[Question #156] STD Information

37 months ago
Hi Doctors

As a young adult I am worried about the risks of contracting STDs out in the general public. I know they are called sexually transmitted for a reason but the worry is still there for me just out in the normal world. I recently started a new relationship within the past year and had all my testing done, as well as my boyfriend. We each came back negative with everything, including HSV1 ( which from what I have read if you have kissed someone in life your chances of having that is high). Any who - my concerns are other ways to get STDs by not having sex. Is this possible? My boyfriend and I both do not share drinks with anyone else besides each other. If I don't wash my hands and then touch my lips / or while I eat can I contract herpes this way or anything else (picking the virus up from a table at a restaurant/food court) ? Are STDs just living on the surface of our every day life encounters? I seem to notice things more as I get older such as if I order a drink at a bar and the bar tender will touch the top of my glass and pick up a straw and touch the top of the straw. If they are dealing with dirty used glasses and then serve me a new drink is there transmission risk of HSV? Also what if someone has a cold sore and is talking to you and sprays/lightly accidentally spits when they talk and it may just happen to hit you on the lip and you wipe it off immediately? If i am in a committed relationship/engaged do I need to stress about getting re-tested every year at my annual? The odds of picking up STDs including HSV when I am not physically rubbing or kissing another individual or sharing glasses or utensils - is that a reason to worry to ever be re-tested? I just don't know if the odds of picking something up - esp herpes when not engaging in any direct physical contact is possible. Thank you.
Edward W. Hook M.D.
Edward W. Hook M.D.
37 months ago

Welcome to our Forum and thanks so much for your thoughtful questions.  I will try to help but before I do let me also congratulate you in your discussion (at least I presume it was a discussion you started) of the possibility of STIs with your current partner and decision for both of you to go get tested.  Great move !!!  I'll try to address your questions but please follow-up if I am unclear (we allow 2-3 brief follow-up exchanges per question.

This is all about your sexual health and all of us who answer questions on this forum, as well as the sponsor (American Sexual Health Association- ASHA) view sexual health, like other general facets of the larger concept of "health" as something to be promoted, not avoided.  STIs happen and, in some instances are almost a "fact of life as we know it" (like HPV for instance - for persons who have not taken the HPV vaccine current estimates are that over 85% of sexually active, unvaccinated adults will have or have had HPV) and thus are something to be vigilant about, just like other health-related problems such as hypertension, high cholesterol or for women, breast cancer which should be routinely screened for, even in the absence of obvious symptoms or apparent risk with the goal of early if identification and management if discovered.  This is just common sense and self-preservation.  For us to not include STIs which can often be asymptomatic, is not good thinking and is, perhaps, hindered by the general climate of stigma and embarrassment that seems to inappropriately surround the topic of sexual health.  Thus, based on available evidence, while I would not worry about it, regular (not necessarily annually although that is the recommendation, at least for chlamydia) testing for STIs is a reasonable expectation and plan.  Presumably you would feel just as good about negative chlamydia tests done as a routine basis as finding out you do not have hypertension when your health care professional takes your blood pressure.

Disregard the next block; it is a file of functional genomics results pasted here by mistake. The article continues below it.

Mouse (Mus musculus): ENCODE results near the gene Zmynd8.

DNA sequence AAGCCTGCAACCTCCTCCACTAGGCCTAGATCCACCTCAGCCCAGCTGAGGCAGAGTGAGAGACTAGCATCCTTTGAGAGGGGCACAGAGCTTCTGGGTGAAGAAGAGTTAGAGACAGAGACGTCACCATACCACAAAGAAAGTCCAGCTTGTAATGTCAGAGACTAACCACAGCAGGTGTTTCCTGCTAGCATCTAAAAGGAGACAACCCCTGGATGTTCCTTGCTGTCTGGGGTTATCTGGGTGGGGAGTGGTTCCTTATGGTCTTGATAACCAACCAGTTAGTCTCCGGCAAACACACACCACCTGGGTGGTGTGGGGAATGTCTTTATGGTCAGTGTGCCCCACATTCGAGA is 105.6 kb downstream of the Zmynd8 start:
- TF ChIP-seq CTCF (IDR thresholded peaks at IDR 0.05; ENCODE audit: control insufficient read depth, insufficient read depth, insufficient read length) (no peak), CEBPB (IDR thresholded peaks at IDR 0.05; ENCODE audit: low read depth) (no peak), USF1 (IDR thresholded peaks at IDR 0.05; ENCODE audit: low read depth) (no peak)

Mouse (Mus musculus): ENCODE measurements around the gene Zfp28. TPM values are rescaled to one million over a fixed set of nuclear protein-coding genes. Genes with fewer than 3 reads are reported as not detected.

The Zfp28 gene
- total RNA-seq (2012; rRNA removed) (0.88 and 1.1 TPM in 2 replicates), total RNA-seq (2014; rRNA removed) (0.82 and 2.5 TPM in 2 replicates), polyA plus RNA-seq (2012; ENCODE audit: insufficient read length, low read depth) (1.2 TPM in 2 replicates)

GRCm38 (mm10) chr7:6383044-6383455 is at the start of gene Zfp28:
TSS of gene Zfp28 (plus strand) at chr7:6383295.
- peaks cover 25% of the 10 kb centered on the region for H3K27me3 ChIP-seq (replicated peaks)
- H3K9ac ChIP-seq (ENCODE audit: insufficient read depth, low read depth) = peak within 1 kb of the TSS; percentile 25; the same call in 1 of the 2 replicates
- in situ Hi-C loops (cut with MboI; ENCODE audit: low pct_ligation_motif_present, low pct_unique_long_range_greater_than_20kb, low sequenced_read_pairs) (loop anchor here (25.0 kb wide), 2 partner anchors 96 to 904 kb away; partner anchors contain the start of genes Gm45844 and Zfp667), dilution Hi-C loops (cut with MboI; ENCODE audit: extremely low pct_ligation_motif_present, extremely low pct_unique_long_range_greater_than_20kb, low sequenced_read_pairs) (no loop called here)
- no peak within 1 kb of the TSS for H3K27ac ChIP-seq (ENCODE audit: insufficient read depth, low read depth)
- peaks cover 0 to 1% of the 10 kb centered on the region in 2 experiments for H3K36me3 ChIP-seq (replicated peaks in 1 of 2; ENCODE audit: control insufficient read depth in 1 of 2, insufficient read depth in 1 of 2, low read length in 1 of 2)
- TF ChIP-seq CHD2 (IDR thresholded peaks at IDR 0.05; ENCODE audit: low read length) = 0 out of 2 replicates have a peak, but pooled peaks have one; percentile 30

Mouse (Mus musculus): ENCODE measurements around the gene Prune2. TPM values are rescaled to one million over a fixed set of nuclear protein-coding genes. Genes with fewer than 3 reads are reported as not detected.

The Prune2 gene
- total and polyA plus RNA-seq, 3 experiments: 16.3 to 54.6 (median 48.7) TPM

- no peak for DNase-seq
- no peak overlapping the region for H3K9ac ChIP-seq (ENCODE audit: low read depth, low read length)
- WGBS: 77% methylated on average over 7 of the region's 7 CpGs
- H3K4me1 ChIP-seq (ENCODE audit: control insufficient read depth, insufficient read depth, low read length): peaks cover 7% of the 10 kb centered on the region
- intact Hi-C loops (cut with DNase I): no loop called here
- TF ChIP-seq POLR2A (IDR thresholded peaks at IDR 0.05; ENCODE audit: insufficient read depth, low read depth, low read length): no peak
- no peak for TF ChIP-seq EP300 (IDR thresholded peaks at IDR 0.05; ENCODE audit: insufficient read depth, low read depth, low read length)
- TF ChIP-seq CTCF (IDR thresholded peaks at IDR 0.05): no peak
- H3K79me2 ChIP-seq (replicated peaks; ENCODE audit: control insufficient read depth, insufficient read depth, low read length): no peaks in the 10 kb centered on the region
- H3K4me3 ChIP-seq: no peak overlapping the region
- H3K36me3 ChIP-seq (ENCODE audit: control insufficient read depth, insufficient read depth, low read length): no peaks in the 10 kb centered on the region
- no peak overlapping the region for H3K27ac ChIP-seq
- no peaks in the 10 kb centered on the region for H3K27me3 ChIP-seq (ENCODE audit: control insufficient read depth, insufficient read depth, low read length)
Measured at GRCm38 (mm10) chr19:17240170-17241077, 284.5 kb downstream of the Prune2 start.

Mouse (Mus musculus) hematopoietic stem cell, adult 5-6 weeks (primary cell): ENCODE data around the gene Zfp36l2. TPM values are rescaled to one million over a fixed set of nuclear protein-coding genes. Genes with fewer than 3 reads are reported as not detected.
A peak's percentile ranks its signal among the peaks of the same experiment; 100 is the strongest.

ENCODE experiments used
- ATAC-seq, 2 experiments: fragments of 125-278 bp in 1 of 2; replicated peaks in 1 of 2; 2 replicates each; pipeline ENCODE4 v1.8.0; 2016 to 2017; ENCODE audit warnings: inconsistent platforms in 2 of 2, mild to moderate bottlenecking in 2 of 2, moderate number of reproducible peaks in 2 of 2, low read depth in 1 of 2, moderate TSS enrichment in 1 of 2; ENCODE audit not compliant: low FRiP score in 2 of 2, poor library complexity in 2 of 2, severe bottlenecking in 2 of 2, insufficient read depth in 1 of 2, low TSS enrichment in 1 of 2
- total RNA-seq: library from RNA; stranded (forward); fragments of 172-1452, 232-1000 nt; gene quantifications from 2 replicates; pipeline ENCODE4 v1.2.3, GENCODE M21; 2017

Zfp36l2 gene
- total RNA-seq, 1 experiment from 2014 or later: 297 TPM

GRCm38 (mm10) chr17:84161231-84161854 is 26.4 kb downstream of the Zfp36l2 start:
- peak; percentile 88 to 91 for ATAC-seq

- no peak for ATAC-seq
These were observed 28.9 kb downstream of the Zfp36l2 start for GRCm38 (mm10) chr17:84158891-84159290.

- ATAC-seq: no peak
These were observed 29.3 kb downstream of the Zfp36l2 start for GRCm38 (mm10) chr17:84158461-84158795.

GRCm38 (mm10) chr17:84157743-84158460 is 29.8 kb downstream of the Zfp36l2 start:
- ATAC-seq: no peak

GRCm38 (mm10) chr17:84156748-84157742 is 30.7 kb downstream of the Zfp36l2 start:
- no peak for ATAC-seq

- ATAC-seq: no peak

With regard to your questions about risk for acquiring STI infections through non-sexual means, this is not a major concern.  The bacteria and viruses that are sexually transmitted tend to be fragile and while transmitted by DIRECT sexual contact, are almost never transmitted by contact with genital secretions in the environment (i.e. on toilet seats) or even by transfer of material from person to person when one person touches their genitals, with their hands, then touches another person or an inanimate object (like a glass) with that hand.  I would urge you not to worry about contacting typical STIs through casual kissing, being "sprayed" as someone talks or sneezes, or sharing glasses etc.

I hope this comment is helpful.  EWH

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37 months ago
Thank you for the response Dr. Hook. I have had some what of a traumatic event a few years ago with having a very Low / committed sexual monogamous relationships. I had never been tested because I was only with one person and then we broke up. A male gyn suggested I get a routine screen done. Not knowning anything about testing I did it and it came back positive for Igm herpes. Horrified bc I never had symptoms I never went back to get the igG  type specific tests done. Finally I got the nerve to do it and they both have been negative twice. I waited well over 12 weeks. From Terry's posts and i believe yours as well I had a false positive test and know that IGm tests have a high false positive rate. So as you can see there definity is some anxiety with herpes. I feel I am very responsible with my sexual health (also have the HPV  vaccine) so I am constantly worried about contracting stds llike I mentioned before in the general public. Things I think Of now are far fetched - such as i bought a pair of leggings went home and didn't think about it and was putting an outfit together and didn't have underwear on. (The store was next to my apartment). I stressed for the longest time about not contracting herpes this way. I believe I found a forum with you saying there was no risk. Here is an example of what happened to me last night....I ran into a friend and I was with someone. The person was out back smoking or had finished smoking and my other friend shoot his hand and then I did snd he followed my handshake with a hug. He had a cold sore and it made me feel uneasy. Worried I was going to get it some how. He didn't but i randomly thought - what if he had kissed the side of my face or neck while hugging me with a cold sore? If he was smoking by shaking hands with someone could the virus be transferred? (Again he shook my friends hand before mine). I want my anxious thoughts to go away and know if I ever got another std test that it would all come out with negative results. My new gyn thinks I'm crazy for asking questions but what I want to be is informed and be able to think logical and continue to be smart but know the facts. You and your team seem to be heavily educated so that is why I submitted the question. Thank you.